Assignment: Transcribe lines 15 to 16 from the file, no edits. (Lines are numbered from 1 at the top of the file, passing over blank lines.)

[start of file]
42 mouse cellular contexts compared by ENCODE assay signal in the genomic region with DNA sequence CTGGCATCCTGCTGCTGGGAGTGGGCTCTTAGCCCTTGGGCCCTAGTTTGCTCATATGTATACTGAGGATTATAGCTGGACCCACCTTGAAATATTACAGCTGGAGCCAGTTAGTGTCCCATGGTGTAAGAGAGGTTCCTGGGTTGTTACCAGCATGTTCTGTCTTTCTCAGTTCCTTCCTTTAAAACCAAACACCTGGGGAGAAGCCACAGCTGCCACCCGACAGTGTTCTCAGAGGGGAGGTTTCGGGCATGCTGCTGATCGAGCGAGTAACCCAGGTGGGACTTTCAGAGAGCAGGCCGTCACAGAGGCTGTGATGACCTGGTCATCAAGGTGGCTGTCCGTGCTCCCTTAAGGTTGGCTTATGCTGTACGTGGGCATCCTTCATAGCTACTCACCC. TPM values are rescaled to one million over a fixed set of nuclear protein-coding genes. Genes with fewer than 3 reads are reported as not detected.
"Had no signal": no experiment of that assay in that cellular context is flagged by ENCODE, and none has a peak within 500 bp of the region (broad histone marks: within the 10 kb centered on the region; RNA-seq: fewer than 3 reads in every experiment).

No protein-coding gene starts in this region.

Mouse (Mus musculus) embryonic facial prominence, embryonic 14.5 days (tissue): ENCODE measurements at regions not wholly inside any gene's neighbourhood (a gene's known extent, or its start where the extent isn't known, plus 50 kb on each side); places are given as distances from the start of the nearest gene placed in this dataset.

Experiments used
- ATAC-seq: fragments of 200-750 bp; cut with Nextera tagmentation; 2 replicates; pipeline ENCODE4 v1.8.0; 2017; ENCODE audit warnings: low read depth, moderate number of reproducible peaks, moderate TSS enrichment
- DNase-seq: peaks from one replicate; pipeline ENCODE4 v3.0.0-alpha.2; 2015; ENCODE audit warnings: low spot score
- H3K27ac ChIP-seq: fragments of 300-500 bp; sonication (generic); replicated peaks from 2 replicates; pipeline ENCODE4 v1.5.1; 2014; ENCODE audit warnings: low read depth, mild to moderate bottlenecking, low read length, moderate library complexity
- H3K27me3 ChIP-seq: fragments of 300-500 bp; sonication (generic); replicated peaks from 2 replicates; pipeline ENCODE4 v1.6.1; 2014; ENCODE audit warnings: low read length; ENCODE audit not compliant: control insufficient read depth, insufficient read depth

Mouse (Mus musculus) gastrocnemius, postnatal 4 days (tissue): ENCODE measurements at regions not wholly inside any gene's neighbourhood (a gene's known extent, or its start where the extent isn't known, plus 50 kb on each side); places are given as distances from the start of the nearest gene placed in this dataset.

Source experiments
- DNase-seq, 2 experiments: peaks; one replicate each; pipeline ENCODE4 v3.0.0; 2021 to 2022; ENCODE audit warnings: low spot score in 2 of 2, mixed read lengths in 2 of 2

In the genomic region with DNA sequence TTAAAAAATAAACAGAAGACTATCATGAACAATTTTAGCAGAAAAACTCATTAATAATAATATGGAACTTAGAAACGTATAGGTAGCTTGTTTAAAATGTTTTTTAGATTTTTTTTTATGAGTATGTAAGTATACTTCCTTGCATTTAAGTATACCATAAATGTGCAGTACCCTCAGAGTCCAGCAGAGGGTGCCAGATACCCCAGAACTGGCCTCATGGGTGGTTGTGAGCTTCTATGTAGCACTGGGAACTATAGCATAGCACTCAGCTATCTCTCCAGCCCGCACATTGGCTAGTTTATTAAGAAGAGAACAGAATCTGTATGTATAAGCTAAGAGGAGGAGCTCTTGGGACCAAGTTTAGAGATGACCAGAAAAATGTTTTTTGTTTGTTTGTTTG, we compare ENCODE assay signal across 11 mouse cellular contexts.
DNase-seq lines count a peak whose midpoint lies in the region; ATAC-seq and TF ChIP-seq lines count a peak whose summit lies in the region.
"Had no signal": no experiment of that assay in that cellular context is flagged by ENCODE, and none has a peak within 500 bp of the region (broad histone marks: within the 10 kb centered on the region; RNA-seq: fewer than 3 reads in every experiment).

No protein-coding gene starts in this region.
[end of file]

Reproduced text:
"Had no signal": no experiment of that assay in that cellular context is flagged by ENCODE, and none has a peak within 500 bp of the region (broad histone marks: within the 10 kb centered on the region; RNA-seq: fewer than 3 reads in every experiment).

No protein-coding gene starts in this region.